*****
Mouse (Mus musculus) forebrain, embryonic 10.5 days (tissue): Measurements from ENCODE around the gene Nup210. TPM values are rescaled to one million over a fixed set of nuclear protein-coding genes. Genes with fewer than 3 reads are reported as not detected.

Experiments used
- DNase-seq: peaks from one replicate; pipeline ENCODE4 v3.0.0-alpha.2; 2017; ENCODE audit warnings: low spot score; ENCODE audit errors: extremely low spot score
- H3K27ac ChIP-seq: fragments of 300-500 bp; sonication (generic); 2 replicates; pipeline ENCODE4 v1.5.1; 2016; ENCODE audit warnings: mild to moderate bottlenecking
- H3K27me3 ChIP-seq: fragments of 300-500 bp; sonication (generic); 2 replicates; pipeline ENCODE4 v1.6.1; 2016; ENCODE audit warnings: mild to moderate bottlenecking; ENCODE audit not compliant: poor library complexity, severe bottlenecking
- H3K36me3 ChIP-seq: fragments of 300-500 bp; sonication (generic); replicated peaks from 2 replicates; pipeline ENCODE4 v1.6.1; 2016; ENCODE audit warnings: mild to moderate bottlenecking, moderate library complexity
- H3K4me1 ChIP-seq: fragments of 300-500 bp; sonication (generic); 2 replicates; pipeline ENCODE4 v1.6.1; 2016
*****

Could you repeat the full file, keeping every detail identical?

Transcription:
Mouse (Mus musculus) forebrain, embryonic 10.5 days (tissue): Measurements from ENCODE around the gene Nup210. TPM values are rescaled to one million over a fixed set of nuclear protein-coding genes. Genes with fewer than 3 reads are reported as not detected.

Experiments used
- DNase-seq: peaks from one replicate; pipeline ENCODE4 v3.0.0-alpha.2; 2017; ENCODE audit warnings: low spot score; ENCODE audit errors: extremely low spot score
- H3K27ac ChIP-seq: fragments of 300-500 bp; sonication (generic); 2 replicates; pipeline ENCODE4 v1.5.1; 2016; ENCODE audit warnings: mild to moderate bottlenecking
- H3K27me3 ChIP-seq: fragments of 300-500 bp; sonication (generic); 2 replicates; pipeline ENCODE4 v1.6.1; 2016; ENCODE audit warnings: mild to moderate bottlenecking; ENCODE audit not compliant: poor library complexity, severe bottlenecking
- H3K36me3 ChIP-seq: fragments of 300-500 bp; sonication (generic); replicated peaks from 2 replicates; pipeline ENCODE4 v1.6.1; 2016; ENCODE audit warnings: mild to moderate bottlenecking, moderate library complexity
- H3K4me1 ChIP-seq: fragments of 300-500 bp; sonication (generic); 2 replicates; pipeline ENCODE4 v1.6.1; 2016